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NEWS

O April is for

marches 12 April 20, 2017

Earth Day brings scientists and activists to the streets

n April 22, millions of Americans will celebrate Earth Day, but this year will look a little different than the 46 others that came before. Alongside Earth Day’s traditional offerings like programs to stop deforestation, save endangered species and gatherings where people speak up for a planet that cannot speak for itself, hundreds of thousands of protesters will take to the streets this year — on April 22 for the March for Science and a week later for the People’s Climate Movement on April 29. Not since the first Earth Day have we seen such a public demand for change. As scientist and author of The War on Science, Shawn Otto wrote in Scientific American in October 2016, the “emergence of ‘post-fact’ politics has normalized the denial of scientific evidence that conflicts with the political, religious or economic agendas of authority. Much of this denial centers, now somewhat predictably, around climate change — but not all. If there is a single factor to consider as a barometer that evokes all others in this election, it is the candidate’s attitudes toward science.” As hundreds of thousands of scientists prepare to advocate on behalf of their discipline, they

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Boulder Weekly


Wikimedia Commons/South Bend Voice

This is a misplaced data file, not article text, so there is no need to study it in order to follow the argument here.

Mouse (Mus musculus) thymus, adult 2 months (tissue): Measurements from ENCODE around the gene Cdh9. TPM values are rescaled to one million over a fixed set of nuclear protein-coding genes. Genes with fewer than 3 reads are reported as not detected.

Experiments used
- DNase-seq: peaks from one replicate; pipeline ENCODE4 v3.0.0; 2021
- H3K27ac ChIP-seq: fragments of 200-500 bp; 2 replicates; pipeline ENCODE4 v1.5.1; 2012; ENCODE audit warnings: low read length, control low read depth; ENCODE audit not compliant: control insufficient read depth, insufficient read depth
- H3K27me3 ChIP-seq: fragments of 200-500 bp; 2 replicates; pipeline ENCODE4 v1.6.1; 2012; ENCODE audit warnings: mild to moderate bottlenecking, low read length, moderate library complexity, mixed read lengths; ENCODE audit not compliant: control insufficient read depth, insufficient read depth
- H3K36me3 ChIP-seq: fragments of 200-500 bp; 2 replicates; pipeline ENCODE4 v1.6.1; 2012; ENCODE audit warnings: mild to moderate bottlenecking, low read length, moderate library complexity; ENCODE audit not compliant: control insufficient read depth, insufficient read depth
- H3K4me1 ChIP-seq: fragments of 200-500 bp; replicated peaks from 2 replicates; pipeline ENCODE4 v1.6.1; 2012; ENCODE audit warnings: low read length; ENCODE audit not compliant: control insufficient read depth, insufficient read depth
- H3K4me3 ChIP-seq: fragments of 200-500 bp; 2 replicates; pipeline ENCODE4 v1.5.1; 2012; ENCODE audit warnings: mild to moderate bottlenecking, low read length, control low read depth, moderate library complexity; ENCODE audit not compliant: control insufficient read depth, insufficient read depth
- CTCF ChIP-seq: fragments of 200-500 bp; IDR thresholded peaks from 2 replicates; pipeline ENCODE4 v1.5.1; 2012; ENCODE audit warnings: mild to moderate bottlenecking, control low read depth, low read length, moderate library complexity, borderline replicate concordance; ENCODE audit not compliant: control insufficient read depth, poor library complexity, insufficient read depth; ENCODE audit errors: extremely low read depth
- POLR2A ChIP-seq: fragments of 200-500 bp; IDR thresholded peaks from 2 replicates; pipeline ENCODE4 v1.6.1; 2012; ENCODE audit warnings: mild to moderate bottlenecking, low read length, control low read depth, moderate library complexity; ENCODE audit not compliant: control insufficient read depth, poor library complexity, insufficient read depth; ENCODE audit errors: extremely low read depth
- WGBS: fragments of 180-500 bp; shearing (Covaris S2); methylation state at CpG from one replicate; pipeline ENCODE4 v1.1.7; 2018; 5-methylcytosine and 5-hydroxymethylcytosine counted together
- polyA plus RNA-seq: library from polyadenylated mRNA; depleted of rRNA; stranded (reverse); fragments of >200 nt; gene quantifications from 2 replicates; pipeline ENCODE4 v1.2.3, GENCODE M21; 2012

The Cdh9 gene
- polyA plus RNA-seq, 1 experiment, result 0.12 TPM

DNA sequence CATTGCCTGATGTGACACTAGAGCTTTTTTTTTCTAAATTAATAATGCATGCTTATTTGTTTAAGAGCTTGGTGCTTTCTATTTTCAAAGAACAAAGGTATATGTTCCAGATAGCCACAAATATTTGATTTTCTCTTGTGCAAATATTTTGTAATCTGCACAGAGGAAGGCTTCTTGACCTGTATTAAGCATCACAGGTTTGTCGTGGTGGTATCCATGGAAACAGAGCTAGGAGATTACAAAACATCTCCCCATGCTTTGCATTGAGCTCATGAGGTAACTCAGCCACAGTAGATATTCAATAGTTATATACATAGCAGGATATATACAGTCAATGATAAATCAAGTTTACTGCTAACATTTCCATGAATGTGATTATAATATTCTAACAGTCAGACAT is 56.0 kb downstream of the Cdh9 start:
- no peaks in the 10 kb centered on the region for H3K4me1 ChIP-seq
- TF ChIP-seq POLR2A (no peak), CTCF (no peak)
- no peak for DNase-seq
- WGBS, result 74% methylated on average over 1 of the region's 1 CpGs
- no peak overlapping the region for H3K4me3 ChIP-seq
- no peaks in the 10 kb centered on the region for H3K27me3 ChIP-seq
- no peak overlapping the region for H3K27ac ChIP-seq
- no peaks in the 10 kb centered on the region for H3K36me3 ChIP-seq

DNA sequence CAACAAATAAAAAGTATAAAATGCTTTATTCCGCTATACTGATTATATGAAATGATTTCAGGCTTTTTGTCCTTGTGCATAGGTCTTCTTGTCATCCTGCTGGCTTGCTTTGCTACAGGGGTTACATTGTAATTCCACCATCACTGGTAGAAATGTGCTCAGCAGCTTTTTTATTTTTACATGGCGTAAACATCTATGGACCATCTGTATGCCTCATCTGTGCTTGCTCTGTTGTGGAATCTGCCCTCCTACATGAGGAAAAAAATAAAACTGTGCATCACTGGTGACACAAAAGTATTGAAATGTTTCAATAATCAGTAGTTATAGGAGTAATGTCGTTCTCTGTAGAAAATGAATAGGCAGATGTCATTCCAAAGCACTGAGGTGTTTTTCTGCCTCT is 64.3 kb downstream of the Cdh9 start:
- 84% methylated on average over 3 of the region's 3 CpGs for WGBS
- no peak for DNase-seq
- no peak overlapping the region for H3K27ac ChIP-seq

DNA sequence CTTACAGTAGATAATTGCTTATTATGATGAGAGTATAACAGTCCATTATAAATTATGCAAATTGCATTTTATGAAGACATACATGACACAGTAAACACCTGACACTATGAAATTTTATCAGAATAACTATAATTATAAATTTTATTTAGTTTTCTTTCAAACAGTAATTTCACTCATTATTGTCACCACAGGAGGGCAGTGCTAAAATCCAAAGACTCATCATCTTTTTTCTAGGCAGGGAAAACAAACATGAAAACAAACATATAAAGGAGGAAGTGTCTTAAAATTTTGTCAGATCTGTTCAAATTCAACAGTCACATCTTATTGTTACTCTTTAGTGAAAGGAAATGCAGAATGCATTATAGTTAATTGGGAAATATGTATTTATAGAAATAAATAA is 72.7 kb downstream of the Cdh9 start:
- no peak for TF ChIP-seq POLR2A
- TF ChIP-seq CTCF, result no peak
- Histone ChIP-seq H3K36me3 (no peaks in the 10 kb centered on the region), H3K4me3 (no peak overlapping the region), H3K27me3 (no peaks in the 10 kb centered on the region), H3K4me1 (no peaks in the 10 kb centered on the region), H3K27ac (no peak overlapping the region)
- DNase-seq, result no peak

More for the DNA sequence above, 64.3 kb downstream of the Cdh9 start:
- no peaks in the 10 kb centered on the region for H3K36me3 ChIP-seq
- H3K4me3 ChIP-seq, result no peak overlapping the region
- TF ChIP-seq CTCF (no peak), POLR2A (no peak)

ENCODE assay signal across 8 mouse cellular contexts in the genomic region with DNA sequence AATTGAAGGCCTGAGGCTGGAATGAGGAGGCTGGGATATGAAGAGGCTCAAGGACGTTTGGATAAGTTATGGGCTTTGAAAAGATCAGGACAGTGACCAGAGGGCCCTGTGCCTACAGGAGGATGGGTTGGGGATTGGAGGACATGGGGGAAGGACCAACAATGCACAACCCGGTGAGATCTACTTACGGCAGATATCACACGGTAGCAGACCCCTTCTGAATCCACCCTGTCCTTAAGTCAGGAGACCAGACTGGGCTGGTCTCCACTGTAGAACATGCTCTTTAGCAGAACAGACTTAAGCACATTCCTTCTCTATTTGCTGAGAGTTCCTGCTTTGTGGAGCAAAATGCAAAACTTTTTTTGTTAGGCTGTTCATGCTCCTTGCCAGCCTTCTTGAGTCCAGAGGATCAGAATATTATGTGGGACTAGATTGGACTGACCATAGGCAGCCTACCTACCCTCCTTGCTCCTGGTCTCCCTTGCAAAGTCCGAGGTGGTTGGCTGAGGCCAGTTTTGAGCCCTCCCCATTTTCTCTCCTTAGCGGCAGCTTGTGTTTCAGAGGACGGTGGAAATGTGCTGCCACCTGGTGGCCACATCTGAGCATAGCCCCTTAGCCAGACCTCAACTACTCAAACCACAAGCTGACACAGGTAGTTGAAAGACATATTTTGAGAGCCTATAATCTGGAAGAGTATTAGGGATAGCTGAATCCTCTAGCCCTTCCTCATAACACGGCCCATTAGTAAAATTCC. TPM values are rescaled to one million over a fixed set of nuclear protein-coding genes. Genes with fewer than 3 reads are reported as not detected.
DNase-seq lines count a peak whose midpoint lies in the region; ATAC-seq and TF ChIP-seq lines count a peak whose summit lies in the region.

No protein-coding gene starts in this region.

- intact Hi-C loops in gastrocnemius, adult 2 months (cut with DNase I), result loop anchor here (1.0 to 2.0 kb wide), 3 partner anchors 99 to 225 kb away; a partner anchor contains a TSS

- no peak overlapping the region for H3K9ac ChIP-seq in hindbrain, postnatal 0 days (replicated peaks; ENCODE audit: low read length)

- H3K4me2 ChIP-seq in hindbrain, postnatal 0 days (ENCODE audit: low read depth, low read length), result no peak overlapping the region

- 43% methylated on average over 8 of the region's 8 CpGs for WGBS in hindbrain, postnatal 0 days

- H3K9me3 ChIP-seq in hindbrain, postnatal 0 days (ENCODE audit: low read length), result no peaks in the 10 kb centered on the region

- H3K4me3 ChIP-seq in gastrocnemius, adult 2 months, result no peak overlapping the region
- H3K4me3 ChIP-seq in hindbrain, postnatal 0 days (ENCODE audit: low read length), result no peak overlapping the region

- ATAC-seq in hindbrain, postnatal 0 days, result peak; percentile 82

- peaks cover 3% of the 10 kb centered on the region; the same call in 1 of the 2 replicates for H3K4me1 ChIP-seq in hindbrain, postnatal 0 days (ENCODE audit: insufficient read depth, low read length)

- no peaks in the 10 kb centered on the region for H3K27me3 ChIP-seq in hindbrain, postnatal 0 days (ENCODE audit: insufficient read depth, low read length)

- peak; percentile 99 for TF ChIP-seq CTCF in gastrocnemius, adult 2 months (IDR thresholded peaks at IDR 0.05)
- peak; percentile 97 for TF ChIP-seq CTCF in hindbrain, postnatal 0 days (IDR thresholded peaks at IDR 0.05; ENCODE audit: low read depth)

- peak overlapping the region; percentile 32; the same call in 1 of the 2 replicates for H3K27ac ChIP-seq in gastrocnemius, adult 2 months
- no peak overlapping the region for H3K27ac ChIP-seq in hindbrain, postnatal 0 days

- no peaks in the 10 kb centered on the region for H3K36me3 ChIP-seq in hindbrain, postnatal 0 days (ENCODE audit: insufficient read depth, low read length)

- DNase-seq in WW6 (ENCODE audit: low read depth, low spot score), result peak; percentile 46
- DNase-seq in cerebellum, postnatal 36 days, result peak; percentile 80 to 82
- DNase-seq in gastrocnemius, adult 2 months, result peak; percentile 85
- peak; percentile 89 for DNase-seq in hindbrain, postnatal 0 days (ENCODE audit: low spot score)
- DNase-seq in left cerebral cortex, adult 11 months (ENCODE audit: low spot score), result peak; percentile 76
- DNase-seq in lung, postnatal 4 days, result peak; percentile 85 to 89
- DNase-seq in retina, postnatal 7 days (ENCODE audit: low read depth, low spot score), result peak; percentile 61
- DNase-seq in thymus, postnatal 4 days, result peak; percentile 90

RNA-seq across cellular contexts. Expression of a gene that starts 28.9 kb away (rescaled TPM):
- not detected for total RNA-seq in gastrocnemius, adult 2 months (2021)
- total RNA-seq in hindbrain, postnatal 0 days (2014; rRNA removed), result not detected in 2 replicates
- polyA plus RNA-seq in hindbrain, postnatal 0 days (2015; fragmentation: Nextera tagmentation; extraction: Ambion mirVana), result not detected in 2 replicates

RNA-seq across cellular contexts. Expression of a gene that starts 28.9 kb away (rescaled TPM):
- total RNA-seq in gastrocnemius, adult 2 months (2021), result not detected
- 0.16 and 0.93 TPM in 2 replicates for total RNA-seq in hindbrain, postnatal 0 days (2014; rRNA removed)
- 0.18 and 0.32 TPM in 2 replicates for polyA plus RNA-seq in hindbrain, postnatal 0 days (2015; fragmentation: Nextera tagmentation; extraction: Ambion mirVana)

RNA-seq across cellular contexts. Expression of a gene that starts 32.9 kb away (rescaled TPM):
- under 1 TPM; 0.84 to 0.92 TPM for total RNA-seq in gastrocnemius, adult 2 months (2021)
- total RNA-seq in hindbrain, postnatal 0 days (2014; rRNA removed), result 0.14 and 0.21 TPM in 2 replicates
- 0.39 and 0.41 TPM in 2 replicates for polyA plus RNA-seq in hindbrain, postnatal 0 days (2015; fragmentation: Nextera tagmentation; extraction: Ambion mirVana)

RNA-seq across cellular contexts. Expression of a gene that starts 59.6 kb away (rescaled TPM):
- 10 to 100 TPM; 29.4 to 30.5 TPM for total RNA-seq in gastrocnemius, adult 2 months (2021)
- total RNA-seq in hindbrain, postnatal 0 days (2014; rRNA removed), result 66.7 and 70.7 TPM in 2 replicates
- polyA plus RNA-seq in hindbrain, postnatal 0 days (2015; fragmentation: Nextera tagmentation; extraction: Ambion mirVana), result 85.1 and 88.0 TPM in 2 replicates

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find themselves in an unfamiliar and precarious The People’s Climate position. The scientific method seeks to explain March in September 2014 the events of nature in a testable and reproducible made history as the largest climate march to way, which is to say that scientists are used to letdate. ting the facts speak for themselves. “Many scientists tend to be somewhat introverted, cautious and not particularly interested in political actions of this type,” says Richard Anthes, president emeritus of UCAR and former president of the American Meteorological Society. “That they are speaking up now, and in such number, I think shows the high level of concern about the future of science in the U.S.” Tensions came to a head when, just weeks after Donald Trump took office, his administration began instructing employees in the Environmental Protection Agency and the Departments of Agricultural and Interior to cease communicating with the general public, issuing a gag order of sorts. Online, people immediately expressed their discontent and, somewhere deep in a thread on reddit, username beaverteeth92 wrote: “There needs to be a Scientists’ March on Washington.” “100 percent,” another user replied. University of Texas Health Science Center postdoctoral fellow Jonathan Berman took the idea seriously, or at least seriously enough to start a Facebook page calling for a March for Science on the mall in Washington D.C. In less than 24 hours, 300,000 people expressed interest. Among those was Denver activist Eric Keitzner, who lay awake in what was one of many sleepless nights following Trump’s inauguration. He saw the March for Science as a call to action he could not ignore. He felt ready to commit to organizing what would become the satellite march in Denver, to mobilize 20,000 people in just two months. The idea settled into reality as he was lying next to his wife in bed. She looked at him and asked if he was sure he wanted to make the commitment. “Positive,” he replied. For Keitzner, it’s not just about the big picture, it’s personal — the funding for his wife’s job in family planning is at risk under the new administration. Right then and there, he started a Facebook page for a Denver satellite march and the next morning 1,500 people had signed up. Richard Anthes didn’t hesitate to join in the action either. Anthes has a legacy of intermingling science with Earth Day activities. In 1995, as president at UCAR in Boulder, he worked to create public events at the city’s many government funded scientific institutions. Back then he told the Daily Camera it was important scientists take an active role in doing what they could to “increase the scientific literacy of the general public” in an effort to instill an environmental consciousness. Since then, he says we have made a lot of progress, not just since 1995, but since Earth Day was instituted in 1970. He cites early victories like removing asbestos from buildings and lead from paint as examples. He describes how we were gaining optimism for how science might help to tackle even bigger, more complex problems like climate change — “were” being the operative word. Now all that he and his peers in the scientific community have worked for is being threatened not only by the Trump administration’s lack of belief in science but also by massive budget cuts of up to 30 percent at institutions like the National Oceanic and Atmospheric Administration and the National Renewable Energy lab. “This could have a huge impact, not just on the environment, but on the local economy in Boulder and across Colorado, which depends on the federal government to